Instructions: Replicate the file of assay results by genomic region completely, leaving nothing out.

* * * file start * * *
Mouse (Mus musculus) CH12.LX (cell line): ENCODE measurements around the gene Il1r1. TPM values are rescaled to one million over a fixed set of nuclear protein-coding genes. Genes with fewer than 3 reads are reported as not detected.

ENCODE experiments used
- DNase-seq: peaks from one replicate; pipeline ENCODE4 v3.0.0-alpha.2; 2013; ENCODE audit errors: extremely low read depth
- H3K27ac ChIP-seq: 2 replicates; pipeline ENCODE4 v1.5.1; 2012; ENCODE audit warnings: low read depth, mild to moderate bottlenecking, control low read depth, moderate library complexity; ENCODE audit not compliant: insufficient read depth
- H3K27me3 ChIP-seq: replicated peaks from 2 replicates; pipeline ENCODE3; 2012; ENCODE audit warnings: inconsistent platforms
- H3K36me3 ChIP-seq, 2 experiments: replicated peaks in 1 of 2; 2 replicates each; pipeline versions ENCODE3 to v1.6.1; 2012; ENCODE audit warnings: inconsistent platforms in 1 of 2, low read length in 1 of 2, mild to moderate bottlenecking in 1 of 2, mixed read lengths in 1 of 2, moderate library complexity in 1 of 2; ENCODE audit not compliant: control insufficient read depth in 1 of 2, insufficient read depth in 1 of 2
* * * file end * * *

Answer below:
Mouse (Mus musculus) CH12.LX (cell line): ENCODE measurements around the gene Il1r1. TPM values are rescaled to one million over a fixed set of nuclear protein-coding genes. Genes with fewer than 3 reads are reported as not detected.

ENCODE experiments used
- DNase-seq: peaks from one replicate; pipeline ENCODE4 v3.0.0-alpha.2; 2013; ENCODE audit errors: extremely low read depth
- H3K27ac ChIP-seq: 2 replicates; pipeline ENCODE4 v1.5.1; 2012; ENCODE audit warnings: low read depth, mild to moderate bottlenecking, control low read depth, moderate library complexity; ENCODE audit not compliant: insufficient read depth
- H3K27me3 ChIP-seq: replicated peaks from 2 replicates; pipeline ENCODE3; 2012; ENCODE audit warnings: inconsistent platforms
- H3K36me3 ChIP-seq, 2 experiments: replicated peaks in 1 of 2; 2 replicates each; pipeline versions ENCODE3 to v1.6.1; 2012; ENCODE audit warnings: inconsistent platforms in 1 of 2, low read length in 1 of 2, mild to moderate bottlenecking in 1 of 2, mixed read lengths in 1 of 2, moderate library complexity in 1 of 2; ENCODE audit not compliant: control insufficient read depth in 1 of 2, insufficient read depth in 1 of 2